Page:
Sun, Mar 18, 2007 - Page 6 News List

Legal concerns arise over sonic teenager repellent


A black box emitting a high pitched pulsing sound designed to deter loitering teenagers is being used in thousands of sites around Britain just a year after its launch, prompting warnings from civil liberties campaigners that it is a "sonic weapon" that could be illegal.

The Mosquito device, whose high-frequency shriek is audible only to those under around 25, has been bought by police, local councils, shops, and even private home owners, to tackle concerns over groups of young people congregating and causing disruption.

Less than 18 months after the device, produced by Wales-based firm Compound Security, went into production, 3,300 have been sold -- 70 percent of them in the UK.

So great has been demand that the company is now working on a more powerful, 50m-range model designed to be used in larger areas such as cemeteries and hazardous building sites and is drawing up plans for a higher volume hand grenade version requested by the US prison service to help tackle riots.

However, while some local authorities and police forces are highly enthusiastic about the Mosquito, civil liberties campaigners Liberty are raising concerns about both the machine's legality and its effectiveness in addressing antisocial behavior.

A survey by the organization has identified the device being used in every region of England except the north east. In the north west of England police have mounted it on a car to drive to trouble spots.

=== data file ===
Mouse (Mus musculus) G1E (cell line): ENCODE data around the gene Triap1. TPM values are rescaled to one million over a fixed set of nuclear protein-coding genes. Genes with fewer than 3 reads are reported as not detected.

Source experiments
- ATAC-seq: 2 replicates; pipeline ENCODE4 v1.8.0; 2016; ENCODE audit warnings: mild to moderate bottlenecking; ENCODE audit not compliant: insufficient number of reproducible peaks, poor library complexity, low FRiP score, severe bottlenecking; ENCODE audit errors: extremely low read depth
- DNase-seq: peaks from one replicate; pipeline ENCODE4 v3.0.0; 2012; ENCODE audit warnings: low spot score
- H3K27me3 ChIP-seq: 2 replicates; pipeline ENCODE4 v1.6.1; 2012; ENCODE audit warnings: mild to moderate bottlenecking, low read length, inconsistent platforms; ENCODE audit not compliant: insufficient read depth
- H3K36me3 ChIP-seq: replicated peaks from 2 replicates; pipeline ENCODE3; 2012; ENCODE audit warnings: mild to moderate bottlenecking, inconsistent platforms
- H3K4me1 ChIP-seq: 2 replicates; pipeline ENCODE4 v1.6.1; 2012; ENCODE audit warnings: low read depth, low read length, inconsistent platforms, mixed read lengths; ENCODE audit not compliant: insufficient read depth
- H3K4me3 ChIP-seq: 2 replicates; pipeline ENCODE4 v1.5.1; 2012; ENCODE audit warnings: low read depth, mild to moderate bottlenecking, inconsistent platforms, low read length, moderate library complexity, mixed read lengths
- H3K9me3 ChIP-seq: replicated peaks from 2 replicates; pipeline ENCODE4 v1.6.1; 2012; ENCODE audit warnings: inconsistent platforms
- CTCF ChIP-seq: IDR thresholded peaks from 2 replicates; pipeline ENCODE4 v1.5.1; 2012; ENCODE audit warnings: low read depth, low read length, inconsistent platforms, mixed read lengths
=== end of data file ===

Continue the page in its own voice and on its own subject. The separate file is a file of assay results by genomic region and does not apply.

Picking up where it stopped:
Liberty director Shami Chakrabarti said: "At worst, the Mosquito is a low-level sonic weapon; at best, a dog-whistle for kids. Either way it has no place in a civilized society that values its children and young people and seeks to imbue them with values of dignity and respect."

"Degrading young people instead of providing opportunities for them is a tragic option whose long-term effect is frightening to imagine."

Liberty argues that the device is inappropriate, partly because it is indiscriminate, causing discomfort to and potentially driving away all teenagers in an area rather than specifically targeting those who may be causing trouble.

Alex Gask, one of the campaign group's lawyers, said: "Our objection is that this device is clearly designed as a way of getting rid of young people as a problem and about seeing them as a problem rather than identifying specific behavior they are engaged in and getting rid of that."

Liberty suggests the device may fall foul of article eight of the European convention on human rights, conferring the right to a private life, or article 14 on the grounds that it is discriminatory on grounds of age. The organization also believes it may contravene environmental health legislation -- a suggestion dismissed by inventor Howard Stapleton on the ground that many devices, including cars, are louder.

However, Liberty cannot attempt to bring a legal case itself, and must wait until a young person seeks to pursue the issue through the courts.

Meanwhile, the government has refused to give a view on the device. Last November, home secretary John Reid -- responding to his Liberal Democrat opposite number, Nick Clegg -- said his department had not discussed the Mosquito with its manufacturers or with the police. He said local agencies were encouraged to "consider the full range of innovations ... to reduce crime" and were then free to decide on the "most appropriate interventions."

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